About 90% of the monuments remained from the Ilkhanid era are of religious nature and half of them are burial places.
Perhaps the most outstanding feature of the Ilkhanid architecture was its readiness to follow the common examples of the Seljuk era.
The Iranian architecture under the Ilkhanids had the widespread use of mosaic works with new bright-colored tiles and luster tiles for covering dadoes.
During the Timurids, Iranian architecture had these peculiar characteristics: a combination of bright and dark monochrome glazed tiles used for facade, embossed ogives in mosaic compositions, different kinds of vaulting and a precise calculation of huge size and dimension chosen as an integral part of national structures.
Dome building implied the Timurid architects’ interest in vaulting. The drum of domes started to be unprecedentedly heightened and domes changed into glyph forms. The exteriors of domes were decorated with tile works bearing various designs and calligraphy. Designs were also enriched under Chinese influence.
During the Safavids, networks of caravansaries were constructed throughout the country to facilitate transportation and promote trade. The Safavid architecture effectively influenced other countries’ constructional activities. The emphasis on the greatness of buildings, started during the Timurids, continued to be a principle in many works. Radial symmetry was implemented in an official and splendid way.
There was a prevalent tendency among architects to build recessed structures like niches or even entrances. The unexpected contradiction in scale or lighting created the mutual reactions between small and large or open and closed spaces. Undoubtedly, color had a central role in the Safavid architecture.
Tiles, in comparison to the previous eras, covered vaster surfaces. Colors and decorations were the main concern of architects, not the structure.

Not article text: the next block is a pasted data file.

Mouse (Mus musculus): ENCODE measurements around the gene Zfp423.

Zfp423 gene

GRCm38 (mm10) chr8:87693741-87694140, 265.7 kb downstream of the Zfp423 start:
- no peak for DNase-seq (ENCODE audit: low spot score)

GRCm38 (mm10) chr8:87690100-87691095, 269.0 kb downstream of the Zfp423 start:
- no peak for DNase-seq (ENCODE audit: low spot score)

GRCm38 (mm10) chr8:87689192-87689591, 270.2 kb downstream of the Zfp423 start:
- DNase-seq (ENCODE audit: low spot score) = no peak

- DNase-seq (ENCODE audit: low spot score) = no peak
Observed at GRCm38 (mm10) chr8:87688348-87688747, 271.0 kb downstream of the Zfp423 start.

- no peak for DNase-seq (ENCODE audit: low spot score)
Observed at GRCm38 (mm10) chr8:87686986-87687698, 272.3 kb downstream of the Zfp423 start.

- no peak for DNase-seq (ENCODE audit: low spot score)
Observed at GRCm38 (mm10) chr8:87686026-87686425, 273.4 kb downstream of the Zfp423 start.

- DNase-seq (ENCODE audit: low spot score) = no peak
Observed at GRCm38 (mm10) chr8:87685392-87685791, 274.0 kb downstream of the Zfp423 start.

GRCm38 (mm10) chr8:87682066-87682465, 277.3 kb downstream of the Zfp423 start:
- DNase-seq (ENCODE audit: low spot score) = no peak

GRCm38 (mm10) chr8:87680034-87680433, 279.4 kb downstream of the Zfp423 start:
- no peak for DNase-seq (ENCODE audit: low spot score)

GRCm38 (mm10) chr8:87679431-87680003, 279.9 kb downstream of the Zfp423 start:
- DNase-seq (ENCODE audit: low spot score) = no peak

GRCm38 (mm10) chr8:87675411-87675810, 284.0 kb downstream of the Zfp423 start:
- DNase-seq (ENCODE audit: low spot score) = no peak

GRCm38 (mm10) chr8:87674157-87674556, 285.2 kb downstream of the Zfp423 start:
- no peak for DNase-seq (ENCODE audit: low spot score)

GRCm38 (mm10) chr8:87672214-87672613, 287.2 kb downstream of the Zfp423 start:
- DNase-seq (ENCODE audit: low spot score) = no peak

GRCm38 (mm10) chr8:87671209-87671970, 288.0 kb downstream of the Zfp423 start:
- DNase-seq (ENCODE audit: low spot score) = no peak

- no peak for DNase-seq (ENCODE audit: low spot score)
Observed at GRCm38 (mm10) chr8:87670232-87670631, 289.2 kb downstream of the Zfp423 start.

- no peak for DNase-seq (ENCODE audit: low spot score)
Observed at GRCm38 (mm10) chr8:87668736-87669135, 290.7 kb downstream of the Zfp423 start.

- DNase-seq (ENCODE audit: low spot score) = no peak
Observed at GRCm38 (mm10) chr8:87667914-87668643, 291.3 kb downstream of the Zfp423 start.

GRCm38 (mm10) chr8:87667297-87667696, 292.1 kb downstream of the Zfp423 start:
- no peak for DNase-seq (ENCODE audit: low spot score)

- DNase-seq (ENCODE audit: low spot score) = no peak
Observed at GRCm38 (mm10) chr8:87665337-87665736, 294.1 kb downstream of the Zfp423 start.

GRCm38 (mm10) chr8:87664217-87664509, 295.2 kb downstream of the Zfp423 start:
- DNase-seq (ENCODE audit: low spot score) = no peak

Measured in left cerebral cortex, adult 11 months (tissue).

Safavid architecture was actually the climax of skill and experience of Iranian architects where traditional forms were easily used in awesome scales. Plenty of functional structures were also built like bridges, bazaars, bathhouses, water reservoirs, dams, pigeon towers and caravansaries.
The Zand dynasty was promoting an architecture that basically had a look at the sources of the Safavid, Seljuk and pre-Islam architecture and adapted Indian and European architecture.
What looked more innovative were glazed tiles in a new color, almost pink and famous as Zand tile. Stone-made half vases were installed at dadoes and under designed tiles as well as cornucopias were implemented.
Many mosques were built during Qajar dynasty occupying a vast area with four-eyvan plan and having a network of cupolas and window for getting light into the building. A lot of Safavid works have been covered under the Qajars renovations. Some new forms were introduced in Iranian architecture by the period’s architects like a completely deep courtyard, some exaggeratedly onion formed domes and decorated entrance gates at major cities.
Qajar buildings were different palaces, mansions, pavilions, summer resorts, hunting resorts as well as functional structures. During Qajar period, military architecture received plenty of attention.
Decorations remained harmonious and infallible. They were influenced by the western world and tried to imitate the Sassanians’ art. Magnificently decorated ceilings and hall walls with mirror works were flourished and promoted during this period.
Written by: Rahman Mehraby